That was a possibility. Some stuff got overlooked. James Robinson’s Starman isn’t in there, and that’s simply because I forgot. The best superhero comic of its decade, but I forgot it! A personal favorite of mine, Cosmo the Merry Martian, which was published by Archie in the late 1950s—all of us could have sworn that I had included that. But I had never written an essay for it. As I said, it was a big project. I made a lot of mistakes. All of us made a lot of mistakes putting it together. But we’re very pleased with the way it turned out and hopeful that we’ll get to do it again and I can include all these books that I forgot or we couldn’t get a good cover scan for in time. Just another collection of a thousand really neat comic books.
What do you think will be the most controversial decision you made in the book?
There was one reviewer—I can’t even remember the website—who felt that there were too many superheroes in the book. And there are a lot of superheroes in the book. But he also felt that we should have included a lot more small press comics and alternative comics, and I have to disagree there. I included a lot of alternative comics, a lot of independent comics. I will include more in a sequel, but my thrust was always to show the variety and wonder of the mainstream comic book, which so often gets overlooked by the media outside of the comics industry. I mean, they have their darlings; they have their avant-garde cartoonists and graphic novelists, and some of them are great. Some of them are in the book. Some of them will be in the next book. But for at least this book, I wanted to focus on the mainstream.
Had you read all 1,000 comics before taking this on?
Most of them. They are actually a few books in there that I have not read. People whose word I accept as gospel recommended them, told me about them, and even though I hadn’t actually read the issue, I put it in. That Castro issue is a good example of that. I haven’t read that issue. But as it was described to me, I said yes, it had to be in there. But I will have to say that, one way or another, I’ve probably read 90 to 95 percent of everything that’s in this book. And when I say that, I’m not talking about having just read a story here or there. I’ve read the entire comics, begged, borrowed, or stolen them. No, I didn’t steal any of them. But yeah, I’ve read most everything in this book.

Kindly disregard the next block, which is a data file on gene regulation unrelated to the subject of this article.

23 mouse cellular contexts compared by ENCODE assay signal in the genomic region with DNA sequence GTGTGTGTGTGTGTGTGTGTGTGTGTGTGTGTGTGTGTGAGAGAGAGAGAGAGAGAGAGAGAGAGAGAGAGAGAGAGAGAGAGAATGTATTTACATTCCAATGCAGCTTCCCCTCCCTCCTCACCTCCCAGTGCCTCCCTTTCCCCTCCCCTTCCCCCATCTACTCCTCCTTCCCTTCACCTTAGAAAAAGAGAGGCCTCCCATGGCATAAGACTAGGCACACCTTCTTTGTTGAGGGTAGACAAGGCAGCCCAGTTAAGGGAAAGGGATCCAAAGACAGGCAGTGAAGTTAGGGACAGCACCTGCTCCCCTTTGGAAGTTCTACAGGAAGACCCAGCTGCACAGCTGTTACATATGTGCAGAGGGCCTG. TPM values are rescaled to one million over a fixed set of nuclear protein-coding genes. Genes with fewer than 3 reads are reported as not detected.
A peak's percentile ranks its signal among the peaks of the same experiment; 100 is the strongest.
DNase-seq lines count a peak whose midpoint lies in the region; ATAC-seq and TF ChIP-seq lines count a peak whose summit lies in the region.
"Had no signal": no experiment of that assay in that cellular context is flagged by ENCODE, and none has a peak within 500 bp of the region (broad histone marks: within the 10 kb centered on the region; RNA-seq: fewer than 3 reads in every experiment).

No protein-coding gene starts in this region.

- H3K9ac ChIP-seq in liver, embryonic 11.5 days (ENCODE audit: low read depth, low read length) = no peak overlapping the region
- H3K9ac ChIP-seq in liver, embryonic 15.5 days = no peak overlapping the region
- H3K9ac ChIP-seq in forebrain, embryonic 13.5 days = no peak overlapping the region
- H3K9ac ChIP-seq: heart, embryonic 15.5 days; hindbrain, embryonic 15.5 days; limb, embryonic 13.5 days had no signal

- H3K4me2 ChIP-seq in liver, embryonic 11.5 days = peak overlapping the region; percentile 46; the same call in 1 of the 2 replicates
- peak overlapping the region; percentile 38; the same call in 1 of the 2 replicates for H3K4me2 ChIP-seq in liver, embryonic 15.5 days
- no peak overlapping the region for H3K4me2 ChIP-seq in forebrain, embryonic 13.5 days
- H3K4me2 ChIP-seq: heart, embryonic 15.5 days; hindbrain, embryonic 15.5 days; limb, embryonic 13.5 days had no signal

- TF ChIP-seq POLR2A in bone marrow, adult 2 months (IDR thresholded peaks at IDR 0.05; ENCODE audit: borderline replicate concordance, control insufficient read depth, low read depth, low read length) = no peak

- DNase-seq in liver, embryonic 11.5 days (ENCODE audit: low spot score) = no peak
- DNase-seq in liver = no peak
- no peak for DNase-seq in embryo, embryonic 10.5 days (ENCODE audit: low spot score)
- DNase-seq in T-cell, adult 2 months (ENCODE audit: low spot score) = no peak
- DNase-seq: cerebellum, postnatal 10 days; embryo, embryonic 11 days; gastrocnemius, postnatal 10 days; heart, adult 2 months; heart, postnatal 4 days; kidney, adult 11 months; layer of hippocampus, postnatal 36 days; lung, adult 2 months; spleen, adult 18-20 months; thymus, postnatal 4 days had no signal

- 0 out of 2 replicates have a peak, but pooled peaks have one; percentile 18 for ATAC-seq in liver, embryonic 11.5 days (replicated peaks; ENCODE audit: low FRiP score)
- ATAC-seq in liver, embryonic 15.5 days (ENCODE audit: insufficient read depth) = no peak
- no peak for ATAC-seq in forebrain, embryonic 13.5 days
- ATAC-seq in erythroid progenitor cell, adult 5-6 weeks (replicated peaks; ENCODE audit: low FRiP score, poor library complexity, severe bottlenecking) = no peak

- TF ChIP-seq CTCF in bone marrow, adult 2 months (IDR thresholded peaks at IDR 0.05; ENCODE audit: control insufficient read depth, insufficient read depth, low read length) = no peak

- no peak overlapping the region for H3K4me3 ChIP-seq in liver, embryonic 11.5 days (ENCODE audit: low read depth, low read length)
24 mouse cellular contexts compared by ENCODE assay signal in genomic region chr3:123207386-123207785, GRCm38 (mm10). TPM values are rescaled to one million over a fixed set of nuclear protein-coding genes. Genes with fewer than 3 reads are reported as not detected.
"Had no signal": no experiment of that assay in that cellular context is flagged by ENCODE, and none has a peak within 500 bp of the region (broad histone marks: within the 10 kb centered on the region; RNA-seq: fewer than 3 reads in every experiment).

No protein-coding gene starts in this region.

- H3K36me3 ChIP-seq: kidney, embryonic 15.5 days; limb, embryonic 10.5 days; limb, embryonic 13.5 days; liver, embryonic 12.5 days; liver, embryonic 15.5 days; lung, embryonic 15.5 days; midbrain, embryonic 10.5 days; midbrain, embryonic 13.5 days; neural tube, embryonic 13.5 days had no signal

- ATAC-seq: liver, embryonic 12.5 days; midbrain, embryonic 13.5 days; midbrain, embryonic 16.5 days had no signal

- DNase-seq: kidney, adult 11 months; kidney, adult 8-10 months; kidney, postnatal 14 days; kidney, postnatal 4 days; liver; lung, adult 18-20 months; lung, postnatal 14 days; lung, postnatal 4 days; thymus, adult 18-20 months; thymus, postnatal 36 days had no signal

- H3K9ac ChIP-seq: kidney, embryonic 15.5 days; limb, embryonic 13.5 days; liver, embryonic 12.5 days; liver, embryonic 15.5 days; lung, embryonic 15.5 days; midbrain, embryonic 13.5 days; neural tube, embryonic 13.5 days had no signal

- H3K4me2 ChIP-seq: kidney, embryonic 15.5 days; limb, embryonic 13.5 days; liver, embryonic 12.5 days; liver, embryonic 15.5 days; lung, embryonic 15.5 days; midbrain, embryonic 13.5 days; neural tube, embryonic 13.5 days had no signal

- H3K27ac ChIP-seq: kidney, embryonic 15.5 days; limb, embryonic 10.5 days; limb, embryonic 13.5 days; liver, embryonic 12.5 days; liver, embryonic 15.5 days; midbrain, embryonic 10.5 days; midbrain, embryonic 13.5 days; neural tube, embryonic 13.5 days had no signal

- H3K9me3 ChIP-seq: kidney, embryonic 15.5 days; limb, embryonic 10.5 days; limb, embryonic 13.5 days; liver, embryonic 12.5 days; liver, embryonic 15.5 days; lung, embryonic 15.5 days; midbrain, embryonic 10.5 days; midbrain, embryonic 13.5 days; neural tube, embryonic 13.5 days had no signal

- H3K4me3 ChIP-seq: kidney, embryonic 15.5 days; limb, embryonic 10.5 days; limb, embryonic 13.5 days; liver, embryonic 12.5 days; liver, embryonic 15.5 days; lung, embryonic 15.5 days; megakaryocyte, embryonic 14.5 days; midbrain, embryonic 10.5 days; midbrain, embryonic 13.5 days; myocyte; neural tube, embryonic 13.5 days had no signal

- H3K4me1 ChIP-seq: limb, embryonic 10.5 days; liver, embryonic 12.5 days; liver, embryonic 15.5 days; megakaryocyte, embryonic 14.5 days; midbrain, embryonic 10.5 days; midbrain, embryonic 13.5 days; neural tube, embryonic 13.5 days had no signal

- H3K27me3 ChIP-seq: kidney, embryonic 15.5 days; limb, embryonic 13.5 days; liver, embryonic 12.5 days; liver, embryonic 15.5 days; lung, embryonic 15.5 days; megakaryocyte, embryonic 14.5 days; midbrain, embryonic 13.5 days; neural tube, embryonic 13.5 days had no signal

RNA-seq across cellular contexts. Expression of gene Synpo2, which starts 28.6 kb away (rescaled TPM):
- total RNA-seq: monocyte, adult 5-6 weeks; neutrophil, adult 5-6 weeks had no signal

What controversies are you expecting?
There are an awful lot of books written by me in there. And while it’s true that every one of those books was recommended by one of my legion of helpers, they were originally supposed to be placeholders, and I’d always intended to take some of them out to include others. But as we got closer and closer to the deadline, the designers couldn’t accommodate that. There’s one book that’s in there that I really wanted taken out because most of these reviews are very positive, even for the goofier stuff. But there’s one entirely negative entry in there, and that’s Marvel Super Heroes Secret Wars. Early on, I had said, “Take that one out; it’s negative—none of the others are that negative.” And again, it’s one of those things that slipped through the cracks. It doesn’t belong in the book. It’s there, but it doesn’t belong there. From a personal standpoint, that’s the only one I regret being in there, but people are going to say, “How could you leave this out?” “How could you include that?” Most of the reviews have been wonderful, very, very positive, glowing. The one review that was kind of so-so complained in one breath about too many superheroes and then complained there were too many Archie comics. It’s kind of like, Which way do you want it?
But I think we did a good job getting lots of other stuff in there. I’ve seen people going through this book going, “What the heck is that? I’ve never heard of that title.” They’re surprised to see things like Caspar and Jughead’s Follies and 87th Precinct and Patsy Walker in this book. But these were all important parts of the comics industry.
The book is nicely organized by decade.